I was interviewed by a reporter yesterday who is doing a story on legal pitfalls for companies doing business in China.
I listed out some of the more common ones that American companies in China encounter, including the following:
- Not realizing beforehand that what they are seeking to do in China is illegal for foreign businesses. See Want To Succeed In China Business? Make Sure Your Business Is Legal.
- Leasing space that will not work for a WFOE in China. See Leasing Requirements For A China WFOE To Be
- Incorrectly defining the scope of their business when they register a WFOE in China. See How To Form a China WFOE. Scope Really Really Matters.
- Failing to realize that you need to protect your IP in China and then losing the right to use it. See China: Do Just One Thing. Trademarks.
- Failing to use written contracts with your employees/failing to have an employee manual so that terminating your employees is relatively (and relatively is the key word here) easy. See China Employment Contracts. Get Them In Writing Early.
- Failing to pay your taxes. I talked of how this is a big one and of how China is really cracking down on foreign companies that do not come completely clean on this front, particularly on the transfer pricing front. See China Transfer Pricing. The Basics.
- Failing to deal properly with AQSIQ or with China customs. See China Importation 101, Part IV. AQSIQ.
- Failing to draft your contracts in Chinese. See Your China Contract Should Be In Chinese. Here’s Why.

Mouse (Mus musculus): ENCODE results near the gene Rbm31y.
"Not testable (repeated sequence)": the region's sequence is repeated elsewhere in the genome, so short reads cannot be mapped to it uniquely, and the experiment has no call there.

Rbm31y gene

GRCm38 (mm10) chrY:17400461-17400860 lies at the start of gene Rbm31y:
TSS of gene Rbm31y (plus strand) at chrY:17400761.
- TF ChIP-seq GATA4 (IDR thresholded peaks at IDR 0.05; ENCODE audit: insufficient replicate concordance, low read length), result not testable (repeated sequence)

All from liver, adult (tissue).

China leads the BRICS economies by a wide margin, well ahead of South Africa (53rd), Brazil (56th), India (60th), and Russia (64th).25 The Chinese institutional framework is improving slightly (47th), but weaknesses—including corruption (68th), security issues (75th), and low levels of accountability (82nd) and ethical standards (54th) among businesses—remain. In addition, problems endure in those areas that are becoming increasingly important for China as it becomes wealthier and can no longer rely on cheap labor: its financial market (54th) is undermined by the relative fragility of the banking sector; technological adoption by firms (86th) and by the population at large (79th) remains very low; and the efficiency of its goods market (61st) is seriously undermined by various barriers to entry and investment rules, which greatly limit competition. On a more positive note, China’s macroeconomic situation remains favorable (10th). Inflation was back down to below 3 percent in 2012 (from 5.4 percent the previous year), the budget deficit is moderate, China’s public debt-to-GDP ratio at 22.9 percent is among the lowest in the world, and the gross savings rate represents a staggering 50 percent of GDP. However, this rate is probably too high in light of the need for China to rebalance its economy away from investment and toward more consumption. Although China receives good marks in health and basic education (40th), the assessment is more negative when it comes to higher education (70th) because of China’s low tertiary education enrollment, the average quality of teaching, and an apparent disconnect between educational content and business needs (54th). Finally, China’s innovation capacity has been improving recently, but much remains done for it to become an innovation powerhouse.